Also known as the fastest book reviews ever, because I am waaay behind on book reviews. Here’s what I read between May and September: a little YA, a little adult fiction, and several thrillers and memoirs.
With the Fire on High by Elizabeth Acevedo
This was so unique. It was nice to see a teen mom in a YA novel whose story arc doesn’t revolve around her “mistake.” It had a balanced perspective on life, plus some great food descriptions. I didn’t even hate the romance because there was enough else going on that it didn’t take over the plot. And it wrapped up nicely – not too perfect but satisfying. Great read!
The Poet X by Elizabeth Acevedo
I hadn’t read a novel in verse since Out of the Dust by Karen Hesse when I was a kid. I was a little nervous I wouldn’t like the style going in but it flowed really well. Very quick read; very well written. I really enjoyed the inclusion of religion and the conflict that took place around; you don’t see that too often in fiction, especially YA. The parent conflict did seem to wrap up a little too nicely maybe and felt a bit unrealistic, but that did not detract from the character arc. Great book. Would love to see a companion novel about Twin!
The Road Back to You by Ian Morgan Cron and Suzanne Stabile
One of my friends kept recommending this to me after she got into the Enneagram. I’m a huge sucker for personality typing so I found this fun to read, plus I will finally know what my friends mean when they tell me so-and-so is a 4 or a 7. It’s useful as tool to help understand other perspectives and my own. Definitely something interesting and something I’ll be continuing to casually look into. This was written by Christian authors and is kind of geared toward Christian readers, but it’s not overtly Christian. Non-Christians can still get a lot out of it if the Enneagram is something you’re interested in.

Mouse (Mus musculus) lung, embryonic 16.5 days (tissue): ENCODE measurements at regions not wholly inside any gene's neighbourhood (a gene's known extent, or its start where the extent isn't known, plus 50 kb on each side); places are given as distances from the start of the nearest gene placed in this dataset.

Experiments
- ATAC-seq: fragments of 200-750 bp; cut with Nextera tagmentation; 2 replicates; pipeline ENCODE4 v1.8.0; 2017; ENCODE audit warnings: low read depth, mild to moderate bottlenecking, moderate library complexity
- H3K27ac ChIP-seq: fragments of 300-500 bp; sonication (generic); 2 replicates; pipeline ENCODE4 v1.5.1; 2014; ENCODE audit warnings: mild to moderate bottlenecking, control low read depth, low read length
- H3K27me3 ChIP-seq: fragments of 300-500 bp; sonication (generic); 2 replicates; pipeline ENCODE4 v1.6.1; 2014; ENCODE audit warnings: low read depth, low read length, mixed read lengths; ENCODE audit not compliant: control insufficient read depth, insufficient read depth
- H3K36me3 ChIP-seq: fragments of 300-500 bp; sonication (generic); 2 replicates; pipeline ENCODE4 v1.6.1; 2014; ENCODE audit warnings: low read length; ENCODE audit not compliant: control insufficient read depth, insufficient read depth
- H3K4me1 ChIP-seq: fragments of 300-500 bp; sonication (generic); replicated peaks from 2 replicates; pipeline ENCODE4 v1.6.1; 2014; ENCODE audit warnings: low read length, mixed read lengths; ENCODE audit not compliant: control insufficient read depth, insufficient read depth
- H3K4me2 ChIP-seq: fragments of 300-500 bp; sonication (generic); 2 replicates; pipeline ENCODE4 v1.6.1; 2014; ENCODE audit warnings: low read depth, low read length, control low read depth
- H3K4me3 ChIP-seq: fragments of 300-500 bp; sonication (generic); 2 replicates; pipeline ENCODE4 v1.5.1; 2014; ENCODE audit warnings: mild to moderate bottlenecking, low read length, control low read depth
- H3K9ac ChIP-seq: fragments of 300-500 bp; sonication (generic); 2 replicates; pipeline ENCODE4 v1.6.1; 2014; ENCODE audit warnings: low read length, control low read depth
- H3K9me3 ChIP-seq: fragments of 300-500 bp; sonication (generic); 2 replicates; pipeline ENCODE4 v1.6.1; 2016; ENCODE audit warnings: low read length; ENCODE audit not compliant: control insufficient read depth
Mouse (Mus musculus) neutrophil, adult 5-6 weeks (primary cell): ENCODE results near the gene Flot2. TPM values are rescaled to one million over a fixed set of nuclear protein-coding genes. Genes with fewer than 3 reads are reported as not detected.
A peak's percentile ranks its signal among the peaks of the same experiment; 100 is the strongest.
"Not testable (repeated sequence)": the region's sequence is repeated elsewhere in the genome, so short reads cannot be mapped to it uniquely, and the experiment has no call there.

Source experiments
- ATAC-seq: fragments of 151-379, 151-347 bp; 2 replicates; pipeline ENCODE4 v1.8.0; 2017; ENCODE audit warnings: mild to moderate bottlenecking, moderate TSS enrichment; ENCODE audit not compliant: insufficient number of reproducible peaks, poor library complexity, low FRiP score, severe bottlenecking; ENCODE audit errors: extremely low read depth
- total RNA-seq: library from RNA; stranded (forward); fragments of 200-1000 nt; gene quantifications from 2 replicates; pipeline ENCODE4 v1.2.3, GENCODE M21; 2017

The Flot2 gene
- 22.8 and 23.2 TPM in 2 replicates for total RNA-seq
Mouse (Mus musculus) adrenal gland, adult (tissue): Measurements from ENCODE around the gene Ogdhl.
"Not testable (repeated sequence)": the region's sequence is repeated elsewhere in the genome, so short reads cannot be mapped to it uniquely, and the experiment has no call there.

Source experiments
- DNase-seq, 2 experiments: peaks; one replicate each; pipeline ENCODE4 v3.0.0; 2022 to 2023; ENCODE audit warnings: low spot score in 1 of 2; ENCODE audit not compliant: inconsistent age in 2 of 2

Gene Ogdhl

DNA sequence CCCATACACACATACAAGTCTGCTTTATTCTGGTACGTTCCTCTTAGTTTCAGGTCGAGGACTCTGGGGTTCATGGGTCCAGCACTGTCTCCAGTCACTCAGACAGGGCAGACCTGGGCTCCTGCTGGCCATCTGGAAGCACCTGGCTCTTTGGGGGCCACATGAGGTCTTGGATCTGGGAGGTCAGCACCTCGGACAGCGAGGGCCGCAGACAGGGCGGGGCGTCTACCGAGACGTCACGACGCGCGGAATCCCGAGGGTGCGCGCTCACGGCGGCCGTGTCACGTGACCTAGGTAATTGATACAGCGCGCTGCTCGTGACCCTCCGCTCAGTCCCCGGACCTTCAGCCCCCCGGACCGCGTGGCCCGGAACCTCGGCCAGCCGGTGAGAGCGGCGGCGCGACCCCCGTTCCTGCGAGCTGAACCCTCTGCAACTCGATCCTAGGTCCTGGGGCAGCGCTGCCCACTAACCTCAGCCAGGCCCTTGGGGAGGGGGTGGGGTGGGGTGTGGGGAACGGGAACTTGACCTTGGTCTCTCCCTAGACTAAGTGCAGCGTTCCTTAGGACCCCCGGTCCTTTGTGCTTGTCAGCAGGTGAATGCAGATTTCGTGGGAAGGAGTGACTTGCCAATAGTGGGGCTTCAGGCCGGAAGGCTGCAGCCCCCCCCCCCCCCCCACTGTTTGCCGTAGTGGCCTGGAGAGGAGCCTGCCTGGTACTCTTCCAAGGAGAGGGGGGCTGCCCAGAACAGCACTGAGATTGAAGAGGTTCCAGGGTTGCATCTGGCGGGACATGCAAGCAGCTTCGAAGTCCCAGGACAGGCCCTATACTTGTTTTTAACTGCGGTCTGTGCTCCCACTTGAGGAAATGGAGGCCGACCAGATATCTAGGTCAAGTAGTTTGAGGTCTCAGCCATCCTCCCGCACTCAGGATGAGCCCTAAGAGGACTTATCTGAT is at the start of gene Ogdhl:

The Vanishing Half by Brit Bennett
I really enjoyed this. Sibling relationships in novels are my absolute favorite, probably over every other thing I love in a book. This is the second book that I bought for the buy black books challenge that Amistad Books put out (I’m Still Here was the other one). This was an interesting exploration of colorism within Black America along with the “regular” racism Black people live with too, and that was a conversation I don’t often see as a white person. The ending was really heart-wrenching too, and it was one of those books where the setting becomes its own character. Great writing – this is a good pick.
They Both Die at the End by Adam Silvera
This was okay. One-day romances don’t really work for me because I just don’t find them relatable or realistic, but within the context of knowing you’re both living your last day on earth, it was easier to swallow. The romance and banter was pretty sweet and the side characters were nicely rounded. I could see where it would have been easy to neglect them with a book that spans only 24 hours, but Silvera managed to avoid that. This definitely wasn’t one of my favorite books ever just because it’s not my preferred genre, but it was good, and it was at least interesting to think about what I would do if I knew I had one day to live. (I wouldn’t spend it reading.)
When They Call You a Terrorist by Patrisse Khan-Cullors